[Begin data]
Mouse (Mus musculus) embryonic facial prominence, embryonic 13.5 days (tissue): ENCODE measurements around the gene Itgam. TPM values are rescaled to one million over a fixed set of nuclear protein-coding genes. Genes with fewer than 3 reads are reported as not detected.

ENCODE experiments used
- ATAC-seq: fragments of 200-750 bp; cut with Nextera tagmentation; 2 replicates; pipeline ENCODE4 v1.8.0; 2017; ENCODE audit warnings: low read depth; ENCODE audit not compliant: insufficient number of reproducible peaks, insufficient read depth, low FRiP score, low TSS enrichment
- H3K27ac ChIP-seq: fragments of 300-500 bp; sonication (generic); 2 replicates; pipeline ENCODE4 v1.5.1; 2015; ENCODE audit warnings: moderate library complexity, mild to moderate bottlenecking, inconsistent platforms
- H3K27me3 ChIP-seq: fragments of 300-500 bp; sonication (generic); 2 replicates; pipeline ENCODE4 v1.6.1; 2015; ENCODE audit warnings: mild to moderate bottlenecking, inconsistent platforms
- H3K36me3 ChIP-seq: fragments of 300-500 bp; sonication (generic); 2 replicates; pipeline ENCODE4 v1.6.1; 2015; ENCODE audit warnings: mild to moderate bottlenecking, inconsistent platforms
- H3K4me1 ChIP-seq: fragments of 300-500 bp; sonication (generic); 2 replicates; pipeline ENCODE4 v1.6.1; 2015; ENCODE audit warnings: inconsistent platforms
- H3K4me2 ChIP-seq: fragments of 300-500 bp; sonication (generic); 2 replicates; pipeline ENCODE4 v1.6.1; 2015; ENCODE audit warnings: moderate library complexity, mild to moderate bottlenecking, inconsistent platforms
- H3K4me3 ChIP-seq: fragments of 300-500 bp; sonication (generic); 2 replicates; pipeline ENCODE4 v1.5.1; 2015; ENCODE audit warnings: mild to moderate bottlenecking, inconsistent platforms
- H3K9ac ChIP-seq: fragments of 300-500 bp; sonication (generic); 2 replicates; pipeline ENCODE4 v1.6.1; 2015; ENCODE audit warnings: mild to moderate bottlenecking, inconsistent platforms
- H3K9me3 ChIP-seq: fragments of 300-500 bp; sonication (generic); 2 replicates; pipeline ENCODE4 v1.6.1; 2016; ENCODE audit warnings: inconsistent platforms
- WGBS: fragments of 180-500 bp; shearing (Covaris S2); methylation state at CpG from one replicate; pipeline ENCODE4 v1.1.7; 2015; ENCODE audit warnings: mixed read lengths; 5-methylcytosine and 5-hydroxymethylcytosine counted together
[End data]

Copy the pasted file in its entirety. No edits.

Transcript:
Mouse (Mus musculus) embryonic facial prominence, embryonic 13.5 days (tissue): ENCODE measurements around the gene Itgam. TPM values are rescaled to one million over a fixed set of nuclear protein-coding genes. Genes with fewer than 3 reads are reported as not detected.

ENCODE experiments used
- ATAC-seq: fragments of 200-750 bp; cut with Nextera tagmentation; 2 replicates; pipeline ENCODE4 v1.8.0; 2017; ENCODE audit warnings: low read depth; ENCODE audit not compliant: insufficient number of reproducible peaks, insufficient read depth, low FRiP score, low TSS enrichment
- H3K27ac ChIP-seq: fragments of 300-500 bp; sonication (generic); 2 replicates; pipeline ENCODE4 v1.5.1; 2015; ENCODE audit warnings: moderate library complexity, mild to moderate bottlenecking, inconsistent platforms
- H3K27me3 ChIP-seq: fragments of 300-500 bp; sonication (generic); 2 replicates; pipeline ENCODE4 v1.6.1; 2015; ENCODE audit warnings: mild to moderate bottlenecking, inconsistent platforms
- H3K36me3 ChIP-seq: fragments of 300-500 bp; sonication (generic); 2 replicates; pipeline ENCODE4 v1.6.1; 2015; ENCODE audit warnings: mild to moderate bottlenecking, inconsistent platforms
- H3K4me1 ChIP-seq: fragments of 300-500 bp; sonication (generic); 2 replicates; pipeline ENCODE4 v1.6.1; 2015; ENCODE audit warnings: inconsistent platforms
- H3K4me2 ChIP-seq: fragments of 300-500 bp; sonication (generic); 2 replicates; pipeline ENCODE4 v1.6.1; 2015; ENCODE audit warnings: moderate library complexity, mild to moderate bottlenecking, inconsistent platforms
- H3K4me3 ChIP-seq: fragments of 300-500 bp; sonication (generic); 2 replicates; pipeline ENCODE4 v1.5.1; 2015; ENCODE audit warnings: mild to moderate bottlenecking, inconsistent platforms
- H3K9ac ChIP-seq: fragments of 300-500 bp; sonication (generic); 2 replicates; pipeline ENCODE4 v1.6.1; 2015; ENCODE audit warnings: mild to moderate bottlenecking, inconsistent platforms
- H3K9me3 ChIP-seq: fragments of 300-500 bp; sonication (generic); 2 replicates; pipeline ENCODE4 v1.6.1; 2016; ENCODE audit warnings: inconsistent platforms
- WGBS: fragments of 180-500 bp; shearing (Covaris S2); methylation state at CpG from one replicate; pipeline ENCODE4 v1.1.7; 2015; ENCODE audit warnings: mixed read lengths; 5-methylcytosine and 5-hydroxymethylcytosine counted together